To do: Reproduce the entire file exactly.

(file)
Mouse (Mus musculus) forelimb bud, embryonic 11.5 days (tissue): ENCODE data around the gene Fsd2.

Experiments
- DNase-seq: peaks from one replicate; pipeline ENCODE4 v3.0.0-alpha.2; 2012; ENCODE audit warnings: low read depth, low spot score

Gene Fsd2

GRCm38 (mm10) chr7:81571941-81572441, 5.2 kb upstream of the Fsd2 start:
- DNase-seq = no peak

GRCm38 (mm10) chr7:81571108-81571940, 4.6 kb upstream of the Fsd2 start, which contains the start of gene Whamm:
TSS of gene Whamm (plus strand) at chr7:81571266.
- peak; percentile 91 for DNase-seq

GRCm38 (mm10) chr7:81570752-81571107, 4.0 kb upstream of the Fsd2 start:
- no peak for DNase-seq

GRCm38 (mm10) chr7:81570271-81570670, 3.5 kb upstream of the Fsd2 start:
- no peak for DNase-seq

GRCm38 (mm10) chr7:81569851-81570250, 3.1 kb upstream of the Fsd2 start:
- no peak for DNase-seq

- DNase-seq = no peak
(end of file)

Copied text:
Mouse (Mus musculus) forelimb bud, embryonic 11.5 days (tissue): ENCODE data around the gene Fsd2.

Experiments
- DNase-seq: peaks from one replicate; pipeline ENCODE4 v3.0.0-alpha.2; 2012; ENCODE audit warnings: low read depth, low spot score

Gene Fsd2

GRCm38 (mm10) chr7:81571941-81572441, 5.2 kb upstream of the Fsd2 start:
- DNase-seq = no peak

GRCm38 (mm10) chr7:81571108-81571940, 4.6 kb upstream of the Fsd2 start, which contains the start of gene Whamm:
TSS of gene Whamm (plus strand) at chr7:81571266.
- peak; percentile 91 for DNase-seq

GRCm38 (mm10) chr7:81570752-81571107, 4.0 kb upstream of the Fsd2 start:
- no peak for DNase-seq

GRCm38 (mm10) chr7:81570271-81570670, 3.5 kb upstream of the Fsd2 start:
- no peak for DNase-seq

GRCm38 (mm10) chr7:81569851-81570250, 3.1 kb upstream of the Fsd2 start:
- no peak for DNase-seq

- DNase-seq = no peak